R. Yehudah b. Beteira partially addressed the issue in Sifrei. He inferred from our verse the permissibility of eating sacrifices within the building of the Beit HaMikdash should there be no alternative (he offered the example of non-Jews having surrounded the Temple. While he obviously sought an extreme to illustrate a theoretical situation, his idea presents a remarkable image: non-Jews surround the Temple, to conquer or destroy it, and kohanim will still seek a place to eat their parts of the sacrifices!].

For his point to work best, Ramban notes, R. Yehudah b. Beteira should have said even when non-Jews are already in the Heichal, the first room of the Beit HaMikdashkohanim could eat in the Holy of Holies. Which would make the image even starker, kohanim working to eat sacrifices properly as non-Jews advance into the building itself!

Sanctity of Place or Body

Without disagreeing with Sifrei, Ramban thinks the words literally speak of a kind of sanctity rather than a specific place of it. “Kodesh kodashim” tells the kohanim to treat these sacrifices with the highest form of kedushah (which have been laid out elsewhere).

He justifies his claim by interrogating the meaning of the letter bet in the phrase “be-kodesh hakodashim.” While it does most often translate as “in,” which would mean they were being commanded to eat their gifts in a certain place, the bet can also indicate “in the manner of,” as in Bereshit 3;17, be-‘itzavon tochalena, in sadness shall you eat it (Hashem’s words to Adam after the Fall, about the bread he would work hard to reap).

Here, too, be-kodesh hakodashim means “in the most holy way” you would eat sacrifices.

The Excluded Priests

Verse twenty of chapter eighteen tells the priests they may not take nachalah, a portion of land, in Israel (The doubling of the verse—the kohanim not to take nachalah nor to have any chelek, part, warns against any share, however small, says Ramban).  Of course, they did have part of the Land, since they (and the broader tribe of Levi, who receive a similar warning in verse twenty-four) were given the cities of refuge.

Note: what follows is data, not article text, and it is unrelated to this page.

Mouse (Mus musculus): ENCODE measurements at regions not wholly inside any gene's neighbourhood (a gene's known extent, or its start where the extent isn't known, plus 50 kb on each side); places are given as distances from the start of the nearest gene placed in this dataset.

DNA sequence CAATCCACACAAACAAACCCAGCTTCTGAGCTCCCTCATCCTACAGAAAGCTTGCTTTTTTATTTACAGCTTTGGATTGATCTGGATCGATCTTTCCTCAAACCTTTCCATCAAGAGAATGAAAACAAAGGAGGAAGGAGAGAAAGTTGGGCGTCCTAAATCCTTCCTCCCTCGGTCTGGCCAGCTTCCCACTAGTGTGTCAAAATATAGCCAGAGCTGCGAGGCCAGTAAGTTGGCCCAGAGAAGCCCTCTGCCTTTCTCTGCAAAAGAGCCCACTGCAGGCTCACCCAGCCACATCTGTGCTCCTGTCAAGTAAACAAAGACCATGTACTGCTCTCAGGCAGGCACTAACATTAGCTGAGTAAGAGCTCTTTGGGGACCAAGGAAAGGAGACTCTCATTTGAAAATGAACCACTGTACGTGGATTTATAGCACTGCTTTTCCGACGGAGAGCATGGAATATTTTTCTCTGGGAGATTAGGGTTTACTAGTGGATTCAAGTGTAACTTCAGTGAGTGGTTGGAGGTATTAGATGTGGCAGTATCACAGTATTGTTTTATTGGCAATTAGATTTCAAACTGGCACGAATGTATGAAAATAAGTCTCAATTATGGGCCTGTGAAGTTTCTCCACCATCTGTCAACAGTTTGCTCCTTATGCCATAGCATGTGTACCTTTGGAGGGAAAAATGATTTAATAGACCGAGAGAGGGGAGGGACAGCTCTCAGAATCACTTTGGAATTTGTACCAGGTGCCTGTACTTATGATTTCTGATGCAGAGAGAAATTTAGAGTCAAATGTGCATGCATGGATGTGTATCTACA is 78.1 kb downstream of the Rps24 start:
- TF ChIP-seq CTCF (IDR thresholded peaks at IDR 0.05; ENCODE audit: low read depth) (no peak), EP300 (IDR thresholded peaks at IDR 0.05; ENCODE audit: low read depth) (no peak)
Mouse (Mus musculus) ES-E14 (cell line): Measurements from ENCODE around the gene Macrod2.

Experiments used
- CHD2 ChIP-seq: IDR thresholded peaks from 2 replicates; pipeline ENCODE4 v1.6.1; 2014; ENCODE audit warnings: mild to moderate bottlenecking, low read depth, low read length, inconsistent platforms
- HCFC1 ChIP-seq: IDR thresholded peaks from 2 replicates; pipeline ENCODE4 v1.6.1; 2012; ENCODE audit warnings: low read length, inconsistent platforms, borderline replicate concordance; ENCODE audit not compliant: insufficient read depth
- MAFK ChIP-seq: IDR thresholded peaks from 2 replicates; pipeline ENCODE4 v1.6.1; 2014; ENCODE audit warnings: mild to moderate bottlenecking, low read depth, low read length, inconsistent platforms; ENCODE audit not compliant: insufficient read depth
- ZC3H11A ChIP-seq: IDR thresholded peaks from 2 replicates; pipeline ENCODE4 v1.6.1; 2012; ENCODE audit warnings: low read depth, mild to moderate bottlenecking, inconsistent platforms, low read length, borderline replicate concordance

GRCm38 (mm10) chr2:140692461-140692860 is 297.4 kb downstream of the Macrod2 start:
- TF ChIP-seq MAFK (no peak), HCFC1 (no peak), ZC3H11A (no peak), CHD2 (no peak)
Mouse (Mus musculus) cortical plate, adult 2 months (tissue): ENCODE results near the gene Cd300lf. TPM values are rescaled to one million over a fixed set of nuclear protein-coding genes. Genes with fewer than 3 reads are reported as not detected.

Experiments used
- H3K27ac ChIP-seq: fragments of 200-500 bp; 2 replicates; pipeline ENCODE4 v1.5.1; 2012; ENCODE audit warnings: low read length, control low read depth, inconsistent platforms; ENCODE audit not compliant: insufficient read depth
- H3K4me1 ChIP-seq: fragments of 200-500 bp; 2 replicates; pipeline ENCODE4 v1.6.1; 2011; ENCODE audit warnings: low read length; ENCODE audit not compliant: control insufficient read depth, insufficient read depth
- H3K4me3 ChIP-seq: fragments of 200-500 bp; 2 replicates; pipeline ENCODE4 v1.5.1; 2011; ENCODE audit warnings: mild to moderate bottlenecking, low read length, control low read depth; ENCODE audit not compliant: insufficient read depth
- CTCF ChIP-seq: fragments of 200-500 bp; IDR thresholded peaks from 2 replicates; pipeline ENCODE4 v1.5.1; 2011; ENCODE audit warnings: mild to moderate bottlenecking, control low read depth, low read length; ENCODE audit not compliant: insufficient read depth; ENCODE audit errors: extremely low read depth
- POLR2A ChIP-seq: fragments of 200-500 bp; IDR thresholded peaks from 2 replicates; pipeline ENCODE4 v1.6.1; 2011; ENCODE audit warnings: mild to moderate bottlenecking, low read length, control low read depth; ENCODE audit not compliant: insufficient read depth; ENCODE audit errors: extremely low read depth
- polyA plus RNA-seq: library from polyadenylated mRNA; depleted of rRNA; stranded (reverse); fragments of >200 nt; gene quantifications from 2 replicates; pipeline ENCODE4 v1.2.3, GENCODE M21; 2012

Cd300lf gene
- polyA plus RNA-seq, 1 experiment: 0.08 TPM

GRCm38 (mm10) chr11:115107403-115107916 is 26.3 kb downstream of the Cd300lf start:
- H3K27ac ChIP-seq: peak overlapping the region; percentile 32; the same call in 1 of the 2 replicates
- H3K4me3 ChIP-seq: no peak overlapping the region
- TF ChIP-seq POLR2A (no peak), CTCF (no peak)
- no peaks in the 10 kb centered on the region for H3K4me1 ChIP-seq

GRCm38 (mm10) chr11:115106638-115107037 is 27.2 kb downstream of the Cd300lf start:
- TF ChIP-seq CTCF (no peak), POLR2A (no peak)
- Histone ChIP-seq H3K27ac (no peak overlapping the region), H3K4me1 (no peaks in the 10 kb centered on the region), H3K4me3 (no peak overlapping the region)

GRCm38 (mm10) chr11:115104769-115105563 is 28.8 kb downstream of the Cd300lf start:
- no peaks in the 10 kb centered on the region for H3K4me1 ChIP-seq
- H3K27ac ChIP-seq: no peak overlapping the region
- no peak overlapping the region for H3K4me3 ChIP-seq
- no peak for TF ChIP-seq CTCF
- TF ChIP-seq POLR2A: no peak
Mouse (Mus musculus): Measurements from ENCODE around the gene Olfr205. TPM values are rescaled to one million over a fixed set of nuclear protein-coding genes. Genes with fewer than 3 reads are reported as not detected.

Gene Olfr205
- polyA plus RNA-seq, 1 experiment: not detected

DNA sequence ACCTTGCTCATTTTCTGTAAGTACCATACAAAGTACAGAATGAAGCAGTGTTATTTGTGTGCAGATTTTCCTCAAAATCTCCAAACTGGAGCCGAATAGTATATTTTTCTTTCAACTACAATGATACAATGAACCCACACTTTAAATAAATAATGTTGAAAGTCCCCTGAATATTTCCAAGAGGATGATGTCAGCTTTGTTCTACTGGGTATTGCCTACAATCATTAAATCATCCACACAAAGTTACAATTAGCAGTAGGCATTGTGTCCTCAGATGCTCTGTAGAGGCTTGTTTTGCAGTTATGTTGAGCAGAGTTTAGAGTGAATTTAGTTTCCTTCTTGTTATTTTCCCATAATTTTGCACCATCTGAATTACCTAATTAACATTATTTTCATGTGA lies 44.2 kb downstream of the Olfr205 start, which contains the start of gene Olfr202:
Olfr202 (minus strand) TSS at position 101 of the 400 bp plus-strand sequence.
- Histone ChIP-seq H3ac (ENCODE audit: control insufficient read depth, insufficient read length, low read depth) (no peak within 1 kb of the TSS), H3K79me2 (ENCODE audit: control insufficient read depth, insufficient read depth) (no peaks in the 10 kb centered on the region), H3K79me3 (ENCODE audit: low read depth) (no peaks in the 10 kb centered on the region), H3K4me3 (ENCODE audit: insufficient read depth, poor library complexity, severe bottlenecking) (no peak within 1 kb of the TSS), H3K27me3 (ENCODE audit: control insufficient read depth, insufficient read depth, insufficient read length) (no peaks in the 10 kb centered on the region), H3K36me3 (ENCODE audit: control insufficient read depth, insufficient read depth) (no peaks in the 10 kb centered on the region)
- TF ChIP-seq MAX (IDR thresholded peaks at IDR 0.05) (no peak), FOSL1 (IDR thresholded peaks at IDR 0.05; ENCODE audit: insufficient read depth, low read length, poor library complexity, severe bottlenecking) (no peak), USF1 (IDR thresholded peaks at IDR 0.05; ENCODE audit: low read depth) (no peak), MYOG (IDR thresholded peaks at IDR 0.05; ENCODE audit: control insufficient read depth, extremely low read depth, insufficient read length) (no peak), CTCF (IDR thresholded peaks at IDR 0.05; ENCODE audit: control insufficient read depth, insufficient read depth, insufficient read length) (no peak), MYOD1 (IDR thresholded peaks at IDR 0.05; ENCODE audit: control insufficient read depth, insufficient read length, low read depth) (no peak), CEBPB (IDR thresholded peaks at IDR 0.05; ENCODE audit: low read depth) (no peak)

Those cities were given to the Levi’im for the benefit of the rest of the people, however. He seems to mean the cities were not really the Levites’, since they were for haven for unwitting murderers.  He phrasing equates all forty-eight cities, where halachah differentiates between the six designated as ‘arei miklat, cities of refuge, and the forty-two ‘arei Levi’im, cities of Levites.

However he would have resolved the issue, he then quotes Sifrei (Korach 45), which doubles down on the general point. Sifrei takes the word chelek in the verse, any part of Israel, to add a prohibition against kohanim taking bizah, spoils of war. The verse’s conclusion, “Ani chelkecha  ve-nachalatecha, I am your share and your inheritance,” reminds Sifrei of “’al shulchani atah ochel, you eat at My table.”

I am a Levi, as it happens, so the idea strikes me each time I see it. The tribe set aside to serve/represent Hashem was removed from ordinary life, the ordinary life which had been the focus of Hashem’s promises to Avraham, Yitzchak, and Ya’akov. Unless we see Hashem as having promised them the unimportant, which seems odd, the Torah seems to set this tribe on a different path. Not better or more ideal, different, to weave a specific section of the tapestry of the Jewish people.  

About Gidon Rothstein